Although new housing starts are increasing, we expect housing supply in Ireland will lag demand for several years. COVID-19 caused construction delays, exacerbating the housing supply/demand gap. At the same time, a sharply higher savings rate in Ireland during the pandemic has contributed to rising property demand.

Glenveagh believes Ireland will need upwards of 35,000 new homes built each year, or 400,000 in the next decade, to meet demand.4 The Irish Government’s new ‘Housing for All’ strategy to 2030 should further support housing demand. 

Attractive fundamentals

Cairn Homes is well positioned. In 2015, Cairn invested in a large land bank. Unlike most property developers, Cairn bought the majority of its land bank early at a lower price, rather than buy land in parcels and pay higher prices as the recovery unfolds.

The result: Cairn has a 10-12-year land bank in an undersupplied Irish housing market where property prices are growing 5-10% annually. With no need to replenish its land bank, Cairn should generate 18-20% free cash flow margins, which we expect will be returned to shareholders through dividends and share buybacks. These higher margins should persist until Cairn’s land bank normalises in 2025. 

Early signs are promising. Cairn shares have more than doubled from the March 2020 low but remain below 2018 levels. Some investment banks have upgraded their earnings forecasts and price targets for Cairn. 

In March 2022, Cairn said it had its “strongest-ever performance” in terms of new home sales in 2021. Cairn upgraded its earnings guidance and said it will return capital to shareholders through special dividends and/or share buybacks.5

Like Cairn, Glenveagh Properties is performing strongly as residential property demand in Ireland outstrips supply.

Launched in 2017, Glenveagh Properties targets three key property segments: suburban, urban and partnerships (through joint ventures with local authorities that provide the land). The partnership model provides a higher return on equity for Glenveagh and enables it to use its building expertise without allocating large amounts of capital to buy land.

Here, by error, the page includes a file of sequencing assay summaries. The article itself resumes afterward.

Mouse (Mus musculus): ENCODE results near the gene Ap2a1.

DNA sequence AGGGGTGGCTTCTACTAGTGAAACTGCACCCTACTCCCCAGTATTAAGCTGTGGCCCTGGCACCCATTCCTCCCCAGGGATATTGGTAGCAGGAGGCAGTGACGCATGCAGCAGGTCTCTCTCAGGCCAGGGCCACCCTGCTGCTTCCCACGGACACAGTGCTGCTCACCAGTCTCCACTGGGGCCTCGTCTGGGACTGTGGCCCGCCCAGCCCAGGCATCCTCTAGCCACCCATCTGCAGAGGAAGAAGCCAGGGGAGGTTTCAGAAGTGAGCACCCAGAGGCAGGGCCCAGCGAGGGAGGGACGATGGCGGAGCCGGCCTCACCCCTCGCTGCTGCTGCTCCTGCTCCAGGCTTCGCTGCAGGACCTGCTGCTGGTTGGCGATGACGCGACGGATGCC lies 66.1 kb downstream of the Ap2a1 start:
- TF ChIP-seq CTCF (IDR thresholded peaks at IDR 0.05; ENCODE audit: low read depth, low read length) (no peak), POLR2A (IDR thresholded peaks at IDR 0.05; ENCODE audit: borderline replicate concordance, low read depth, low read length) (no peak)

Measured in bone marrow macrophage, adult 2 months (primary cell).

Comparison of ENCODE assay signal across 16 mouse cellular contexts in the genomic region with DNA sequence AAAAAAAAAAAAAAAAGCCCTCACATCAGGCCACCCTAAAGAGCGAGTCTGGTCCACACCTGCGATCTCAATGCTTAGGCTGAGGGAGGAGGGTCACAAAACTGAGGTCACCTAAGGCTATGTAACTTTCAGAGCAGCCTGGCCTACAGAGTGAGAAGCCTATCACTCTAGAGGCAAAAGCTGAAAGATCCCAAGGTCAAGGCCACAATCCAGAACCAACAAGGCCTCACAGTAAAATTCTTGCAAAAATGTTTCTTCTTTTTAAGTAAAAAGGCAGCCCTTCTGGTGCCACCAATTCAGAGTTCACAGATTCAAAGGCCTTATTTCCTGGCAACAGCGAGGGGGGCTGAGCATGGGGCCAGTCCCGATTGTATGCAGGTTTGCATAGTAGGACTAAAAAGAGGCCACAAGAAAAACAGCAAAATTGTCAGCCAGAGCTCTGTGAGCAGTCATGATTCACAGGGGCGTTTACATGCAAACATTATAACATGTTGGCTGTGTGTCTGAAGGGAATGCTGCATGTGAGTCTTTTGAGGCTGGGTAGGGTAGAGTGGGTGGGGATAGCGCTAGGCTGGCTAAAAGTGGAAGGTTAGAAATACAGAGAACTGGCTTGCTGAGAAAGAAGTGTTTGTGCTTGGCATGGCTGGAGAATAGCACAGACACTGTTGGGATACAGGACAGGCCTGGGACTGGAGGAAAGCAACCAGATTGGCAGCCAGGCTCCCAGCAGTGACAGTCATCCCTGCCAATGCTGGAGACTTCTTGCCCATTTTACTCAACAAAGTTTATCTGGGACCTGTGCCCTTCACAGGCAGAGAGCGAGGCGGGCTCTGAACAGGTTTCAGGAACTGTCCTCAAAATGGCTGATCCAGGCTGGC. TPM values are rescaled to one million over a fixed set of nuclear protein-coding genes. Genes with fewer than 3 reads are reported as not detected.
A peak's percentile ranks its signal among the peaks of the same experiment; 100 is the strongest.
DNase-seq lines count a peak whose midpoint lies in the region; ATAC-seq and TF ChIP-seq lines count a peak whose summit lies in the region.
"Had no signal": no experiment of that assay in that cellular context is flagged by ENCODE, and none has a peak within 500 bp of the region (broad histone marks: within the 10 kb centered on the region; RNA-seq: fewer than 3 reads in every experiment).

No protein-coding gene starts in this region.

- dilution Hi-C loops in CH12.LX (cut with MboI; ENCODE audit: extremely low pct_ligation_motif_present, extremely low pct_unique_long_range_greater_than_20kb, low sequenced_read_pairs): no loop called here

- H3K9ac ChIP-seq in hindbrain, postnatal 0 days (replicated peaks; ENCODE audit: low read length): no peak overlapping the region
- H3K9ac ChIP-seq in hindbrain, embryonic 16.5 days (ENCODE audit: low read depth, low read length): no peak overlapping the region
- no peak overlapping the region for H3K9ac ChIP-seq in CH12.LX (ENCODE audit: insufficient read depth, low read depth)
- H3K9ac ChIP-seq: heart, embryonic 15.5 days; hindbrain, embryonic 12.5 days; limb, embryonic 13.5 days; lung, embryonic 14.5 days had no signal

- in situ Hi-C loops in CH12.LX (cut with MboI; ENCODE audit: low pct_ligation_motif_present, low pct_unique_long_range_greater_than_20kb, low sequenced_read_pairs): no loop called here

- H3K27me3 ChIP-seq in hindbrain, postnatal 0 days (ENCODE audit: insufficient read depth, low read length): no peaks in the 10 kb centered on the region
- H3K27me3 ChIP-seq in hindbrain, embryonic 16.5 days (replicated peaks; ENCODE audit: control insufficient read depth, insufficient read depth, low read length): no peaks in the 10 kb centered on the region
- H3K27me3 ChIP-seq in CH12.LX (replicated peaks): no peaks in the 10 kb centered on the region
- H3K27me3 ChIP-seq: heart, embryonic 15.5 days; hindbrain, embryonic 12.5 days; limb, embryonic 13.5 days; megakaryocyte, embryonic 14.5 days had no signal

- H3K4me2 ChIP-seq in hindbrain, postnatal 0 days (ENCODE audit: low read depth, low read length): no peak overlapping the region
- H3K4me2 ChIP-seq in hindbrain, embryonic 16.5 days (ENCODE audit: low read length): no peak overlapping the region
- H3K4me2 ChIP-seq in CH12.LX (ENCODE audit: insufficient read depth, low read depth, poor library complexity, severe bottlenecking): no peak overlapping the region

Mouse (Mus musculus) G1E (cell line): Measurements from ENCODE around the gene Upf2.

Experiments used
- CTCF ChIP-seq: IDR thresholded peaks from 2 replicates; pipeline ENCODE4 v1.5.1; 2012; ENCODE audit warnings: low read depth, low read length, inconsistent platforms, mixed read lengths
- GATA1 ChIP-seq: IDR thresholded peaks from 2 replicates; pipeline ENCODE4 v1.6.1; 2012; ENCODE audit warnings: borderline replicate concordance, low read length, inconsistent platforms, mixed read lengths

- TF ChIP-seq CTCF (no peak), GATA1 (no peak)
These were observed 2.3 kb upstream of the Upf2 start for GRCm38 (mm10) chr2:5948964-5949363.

Also like Cairn, Glenveagh Properties has strong free cashflow generation and is returning capital to shareholders through an aggressive buyback program. Glenveagh has delivered positive recent trading updates amid rising construction volumes of new homes in Ireland and higher sales prices. Glenveagh’s share price also rallied last year.


PM Capital’s investment in European property companies shows the benefits of buying assets at bottom-quartile valuations when there is excessive negative sentiment. 

Through a long-term, disciplined approach, we were prepared to wait for a recovery in European property, believing it would be strong when it arrived. Irish property, among the worst-affected markets, had some of the best recovery prospects. 

Our rotation from commercial to residential property capitalised on cycles within a broader European property cycle. In hindsight, we invested in Irish residential builders slightly too early, but their results in the past two years vindicate our strategy. 


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Notes and References

1 Independent, (2021). “Irish economy growing at fastest rate in EU”. 7 September 2021.
The Irish Times (2022), “Irish Economy set to generate 167,000 jobs over next two years,” 26 January 2022. 
3 Independent (2021), “Number of housing starts passes 30,000 as construction hits its fastest pace since 2008,” 29 October 2021.
4 Glenveagh Properties (2021). “2021 Interim Results,” 26 August 2021.

5 Cairn Homes. H1 FY21 Interim Results Presentation. Note FY21 now released.